America’s formative years were in the late 18th century. The words from the Declaration of Independence about securing life, liberty and the pursuit of happiness; French revolution’s ideals of liberty, equality and fraternity; and the national motto of E pluribus Unum (“From many, one”) found their reflection in what is now known as American culture.

To define American culture as a common set of customs, traditions, behavior and ways of life, e.g. French culture or German culture, is difficult. It possesses an unusual mixture of patterns and forms. Its development has been marked by a tension between two strong sources of inspiration: European ideals, especially British; and domestic originality.

American culture is rich, complex, and unique. It is largely based on Western culture and English culture in particular, with influences from the Native American peoples and Africans brought to the U.S. as slaves, and to a lesser extent influences from other more recent immigrants from Asia and elsewhere; immigrants many of whom had fled persecution or oppression in their home countries, and were seeking freedom (including religious freedom) and economic opportunity, leading them to reject totalitarian practices.

At first, during the 19th century American culture was a unique American voice. Later American cultural self-identity became more complex and more diverse as immigrants streamed into the country. American writers of German, Irish, Jewish, and Scandinavian ancestry began to find their audience. Many of these writers focused on the 19th- 20th century city life and themes such as poverty, efforts to assimilate into the U.S., and family life in a new country. These ethnically diverse writers included Theodore Dreiser, of German ancestry; S Sholem Aleichem, a Jewish writer; and Eugene O'Neill and James Farrell, of Irish background. Thus, European influence changed the core of American experience by incorporating various immigrant origins into its cultural vision.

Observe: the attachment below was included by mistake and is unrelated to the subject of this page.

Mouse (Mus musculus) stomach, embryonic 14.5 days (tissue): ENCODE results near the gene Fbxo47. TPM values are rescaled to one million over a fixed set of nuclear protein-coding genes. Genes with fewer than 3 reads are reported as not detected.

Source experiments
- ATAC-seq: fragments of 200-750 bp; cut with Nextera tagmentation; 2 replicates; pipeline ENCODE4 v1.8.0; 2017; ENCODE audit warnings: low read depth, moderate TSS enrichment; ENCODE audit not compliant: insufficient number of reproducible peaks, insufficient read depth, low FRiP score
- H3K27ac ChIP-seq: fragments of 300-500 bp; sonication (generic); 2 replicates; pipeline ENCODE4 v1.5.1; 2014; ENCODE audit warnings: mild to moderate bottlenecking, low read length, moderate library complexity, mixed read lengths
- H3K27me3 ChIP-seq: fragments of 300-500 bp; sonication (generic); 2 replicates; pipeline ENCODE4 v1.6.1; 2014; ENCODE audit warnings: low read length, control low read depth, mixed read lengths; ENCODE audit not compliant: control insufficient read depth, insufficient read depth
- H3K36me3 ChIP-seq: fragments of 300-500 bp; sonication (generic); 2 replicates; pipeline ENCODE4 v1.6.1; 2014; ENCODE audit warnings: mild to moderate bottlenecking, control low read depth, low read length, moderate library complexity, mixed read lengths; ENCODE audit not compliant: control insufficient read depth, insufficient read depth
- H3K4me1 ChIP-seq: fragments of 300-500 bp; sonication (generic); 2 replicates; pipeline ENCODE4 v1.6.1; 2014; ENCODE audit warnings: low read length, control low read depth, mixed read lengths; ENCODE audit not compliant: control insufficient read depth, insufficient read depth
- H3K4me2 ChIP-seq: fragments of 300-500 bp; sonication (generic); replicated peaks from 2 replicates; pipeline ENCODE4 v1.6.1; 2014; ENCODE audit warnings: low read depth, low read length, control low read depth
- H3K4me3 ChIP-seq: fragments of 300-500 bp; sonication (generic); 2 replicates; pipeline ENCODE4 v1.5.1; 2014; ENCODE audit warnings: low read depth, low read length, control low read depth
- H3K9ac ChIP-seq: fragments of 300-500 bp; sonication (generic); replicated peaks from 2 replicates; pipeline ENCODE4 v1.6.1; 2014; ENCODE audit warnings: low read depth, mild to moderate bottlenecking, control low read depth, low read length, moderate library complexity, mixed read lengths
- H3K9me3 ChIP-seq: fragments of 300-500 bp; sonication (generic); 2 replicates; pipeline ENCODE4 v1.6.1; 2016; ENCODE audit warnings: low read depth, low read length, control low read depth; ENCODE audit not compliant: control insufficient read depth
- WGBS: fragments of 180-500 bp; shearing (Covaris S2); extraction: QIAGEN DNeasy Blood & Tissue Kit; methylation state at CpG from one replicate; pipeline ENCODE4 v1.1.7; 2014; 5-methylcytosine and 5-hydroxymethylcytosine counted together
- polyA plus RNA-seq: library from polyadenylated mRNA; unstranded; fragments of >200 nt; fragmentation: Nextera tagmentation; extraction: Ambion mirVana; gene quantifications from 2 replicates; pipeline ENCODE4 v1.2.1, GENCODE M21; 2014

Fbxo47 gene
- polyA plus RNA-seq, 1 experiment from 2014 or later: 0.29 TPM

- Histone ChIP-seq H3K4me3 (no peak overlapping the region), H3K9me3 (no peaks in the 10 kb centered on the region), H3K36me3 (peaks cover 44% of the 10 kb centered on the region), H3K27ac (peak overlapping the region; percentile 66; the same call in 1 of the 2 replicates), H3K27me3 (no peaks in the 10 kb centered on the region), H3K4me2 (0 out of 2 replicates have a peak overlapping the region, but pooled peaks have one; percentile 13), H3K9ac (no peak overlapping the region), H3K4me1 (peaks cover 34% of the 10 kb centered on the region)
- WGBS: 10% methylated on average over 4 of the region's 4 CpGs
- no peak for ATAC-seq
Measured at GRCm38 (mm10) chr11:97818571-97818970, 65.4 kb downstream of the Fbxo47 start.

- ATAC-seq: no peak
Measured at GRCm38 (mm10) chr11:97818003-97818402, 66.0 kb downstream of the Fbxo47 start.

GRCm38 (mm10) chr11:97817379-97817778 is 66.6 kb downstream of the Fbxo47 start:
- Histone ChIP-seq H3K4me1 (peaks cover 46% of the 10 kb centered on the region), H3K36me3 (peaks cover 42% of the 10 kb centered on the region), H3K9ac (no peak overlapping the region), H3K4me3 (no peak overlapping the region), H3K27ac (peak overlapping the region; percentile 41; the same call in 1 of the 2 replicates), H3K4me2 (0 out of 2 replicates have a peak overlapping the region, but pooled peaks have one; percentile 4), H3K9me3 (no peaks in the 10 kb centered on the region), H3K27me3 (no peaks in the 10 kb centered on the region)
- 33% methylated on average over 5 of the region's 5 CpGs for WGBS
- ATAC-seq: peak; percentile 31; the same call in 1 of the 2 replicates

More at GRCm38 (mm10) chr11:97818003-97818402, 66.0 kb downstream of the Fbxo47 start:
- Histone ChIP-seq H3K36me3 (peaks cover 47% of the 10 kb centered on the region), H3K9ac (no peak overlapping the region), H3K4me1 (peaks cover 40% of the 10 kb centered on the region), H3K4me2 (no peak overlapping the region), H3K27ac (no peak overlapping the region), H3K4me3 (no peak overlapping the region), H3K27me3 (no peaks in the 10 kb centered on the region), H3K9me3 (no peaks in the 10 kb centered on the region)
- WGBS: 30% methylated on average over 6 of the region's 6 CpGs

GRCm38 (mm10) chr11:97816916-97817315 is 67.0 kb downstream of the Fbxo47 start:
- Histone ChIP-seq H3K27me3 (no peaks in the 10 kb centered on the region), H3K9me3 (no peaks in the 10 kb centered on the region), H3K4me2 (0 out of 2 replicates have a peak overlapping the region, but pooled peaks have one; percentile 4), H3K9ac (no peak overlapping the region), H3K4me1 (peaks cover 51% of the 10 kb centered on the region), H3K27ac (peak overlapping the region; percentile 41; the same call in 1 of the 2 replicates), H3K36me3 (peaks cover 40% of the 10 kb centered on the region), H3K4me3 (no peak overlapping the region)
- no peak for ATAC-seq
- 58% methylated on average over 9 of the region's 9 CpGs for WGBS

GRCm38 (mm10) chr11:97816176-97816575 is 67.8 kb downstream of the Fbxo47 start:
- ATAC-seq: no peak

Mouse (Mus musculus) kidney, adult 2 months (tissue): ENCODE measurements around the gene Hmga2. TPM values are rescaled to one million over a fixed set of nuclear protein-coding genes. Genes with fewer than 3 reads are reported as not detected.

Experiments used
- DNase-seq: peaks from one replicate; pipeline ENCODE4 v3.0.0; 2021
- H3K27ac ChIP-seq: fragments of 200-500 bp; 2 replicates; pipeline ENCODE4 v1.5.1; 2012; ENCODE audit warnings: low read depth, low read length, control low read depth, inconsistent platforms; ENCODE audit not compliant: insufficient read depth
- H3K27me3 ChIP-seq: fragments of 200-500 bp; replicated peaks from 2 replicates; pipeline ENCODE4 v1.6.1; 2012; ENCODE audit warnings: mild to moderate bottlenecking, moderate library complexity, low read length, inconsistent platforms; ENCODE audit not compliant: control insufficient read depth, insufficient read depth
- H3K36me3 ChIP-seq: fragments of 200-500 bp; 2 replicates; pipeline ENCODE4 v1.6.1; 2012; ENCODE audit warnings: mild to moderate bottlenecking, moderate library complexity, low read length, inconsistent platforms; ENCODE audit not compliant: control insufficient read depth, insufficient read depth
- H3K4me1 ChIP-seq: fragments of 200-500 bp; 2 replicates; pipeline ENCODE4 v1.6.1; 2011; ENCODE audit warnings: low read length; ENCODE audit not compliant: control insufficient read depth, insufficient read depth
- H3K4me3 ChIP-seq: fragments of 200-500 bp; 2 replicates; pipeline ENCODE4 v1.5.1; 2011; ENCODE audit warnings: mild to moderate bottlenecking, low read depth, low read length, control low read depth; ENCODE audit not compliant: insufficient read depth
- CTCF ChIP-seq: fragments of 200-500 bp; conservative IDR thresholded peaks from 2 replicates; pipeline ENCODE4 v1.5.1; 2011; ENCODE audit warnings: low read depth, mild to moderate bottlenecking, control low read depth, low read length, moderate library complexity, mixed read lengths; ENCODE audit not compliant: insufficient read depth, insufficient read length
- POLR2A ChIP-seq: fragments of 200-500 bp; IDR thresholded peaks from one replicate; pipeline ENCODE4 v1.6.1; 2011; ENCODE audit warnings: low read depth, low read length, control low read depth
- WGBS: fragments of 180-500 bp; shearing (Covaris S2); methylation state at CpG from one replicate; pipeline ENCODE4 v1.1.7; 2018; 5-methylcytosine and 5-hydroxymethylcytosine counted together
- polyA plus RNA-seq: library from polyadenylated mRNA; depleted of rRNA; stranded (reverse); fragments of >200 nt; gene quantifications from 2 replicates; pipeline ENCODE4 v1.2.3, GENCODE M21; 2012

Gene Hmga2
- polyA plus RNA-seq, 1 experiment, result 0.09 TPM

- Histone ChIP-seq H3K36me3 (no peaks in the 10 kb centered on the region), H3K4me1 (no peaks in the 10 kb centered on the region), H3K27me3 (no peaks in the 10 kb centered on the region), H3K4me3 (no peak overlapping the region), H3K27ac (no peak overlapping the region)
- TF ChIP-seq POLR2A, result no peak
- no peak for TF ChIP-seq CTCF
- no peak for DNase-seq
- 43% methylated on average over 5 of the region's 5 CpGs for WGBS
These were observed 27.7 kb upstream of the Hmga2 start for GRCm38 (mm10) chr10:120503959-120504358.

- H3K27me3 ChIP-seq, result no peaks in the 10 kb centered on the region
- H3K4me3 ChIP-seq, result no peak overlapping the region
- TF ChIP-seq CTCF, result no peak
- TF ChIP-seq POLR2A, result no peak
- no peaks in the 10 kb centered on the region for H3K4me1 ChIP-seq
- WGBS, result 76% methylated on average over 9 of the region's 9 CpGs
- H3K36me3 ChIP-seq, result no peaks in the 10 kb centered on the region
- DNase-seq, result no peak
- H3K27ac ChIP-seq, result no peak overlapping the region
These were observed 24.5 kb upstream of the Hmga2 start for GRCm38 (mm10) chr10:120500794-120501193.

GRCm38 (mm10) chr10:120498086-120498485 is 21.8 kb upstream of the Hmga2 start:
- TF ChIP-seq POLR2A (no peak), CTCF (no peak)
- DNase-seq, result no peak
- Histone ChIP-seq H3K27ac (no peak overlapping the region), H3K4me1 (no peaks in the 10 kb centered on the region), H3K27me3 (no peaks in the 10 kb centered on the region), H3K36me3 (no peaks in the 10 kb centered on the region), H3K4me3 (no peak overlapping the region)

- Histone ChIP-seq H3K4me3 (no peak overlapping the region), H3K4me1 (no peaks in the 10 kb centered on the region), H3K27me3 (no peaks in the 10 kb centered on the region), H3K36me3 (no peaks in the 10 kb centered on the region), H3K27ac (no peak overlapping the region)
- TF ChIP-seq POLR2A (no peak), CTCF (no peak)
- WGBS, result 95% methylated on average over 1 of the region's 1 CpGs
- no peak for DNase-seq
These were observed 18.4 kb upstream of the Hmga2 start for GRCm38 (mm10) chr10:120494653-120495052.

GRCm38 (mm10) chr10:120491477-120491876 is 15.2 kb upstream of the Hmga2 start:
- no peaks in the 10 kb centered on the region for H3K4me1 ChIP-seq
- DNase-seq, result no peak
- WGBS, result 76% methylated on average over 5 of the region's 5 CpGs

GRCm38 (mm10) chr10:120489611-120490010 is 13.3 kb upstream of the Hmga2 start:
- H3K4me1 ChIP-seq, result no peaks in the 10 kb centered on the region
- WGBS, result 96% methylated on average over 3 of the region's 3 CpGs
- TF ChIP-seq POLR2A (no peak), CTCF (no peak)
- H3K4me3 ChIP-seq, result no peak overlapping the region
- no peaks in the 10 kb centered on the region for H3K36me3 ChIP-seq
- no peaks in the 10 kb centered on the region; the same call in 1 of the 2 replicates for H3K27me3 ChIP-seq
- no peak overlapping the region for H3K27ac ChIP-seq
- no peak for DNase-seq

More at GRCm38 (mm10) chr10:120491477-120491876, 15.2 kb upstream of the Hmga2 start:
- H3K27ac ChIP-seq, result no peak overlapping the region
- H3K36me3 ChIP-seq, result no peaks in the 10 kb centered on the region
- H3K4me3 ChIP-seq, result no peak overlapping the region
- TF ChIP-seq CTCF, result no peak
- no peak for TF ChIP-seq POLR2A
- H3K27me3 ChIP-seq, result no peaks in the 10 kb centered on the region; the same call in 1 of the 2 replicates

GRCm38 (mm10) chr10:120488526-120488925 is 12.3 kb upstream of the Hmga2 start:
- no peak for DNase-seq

In popular music too, the songs of many nations became American songs. In the 1920’s, the blues and jazz began to dominate the rhythms of American popular music. Black musicians such as Louis Armstrong, Duke Ellington, Ella Fitzgerald, became the instruments of a classic American sound. White composers such as George Gershwin and performers such as Bix Beiderbecke incorporated jazz rhythms into their music, while instrumentalists such as Benny Goodman adopted jazz improvisational style to forge a racially blended American form called swing music.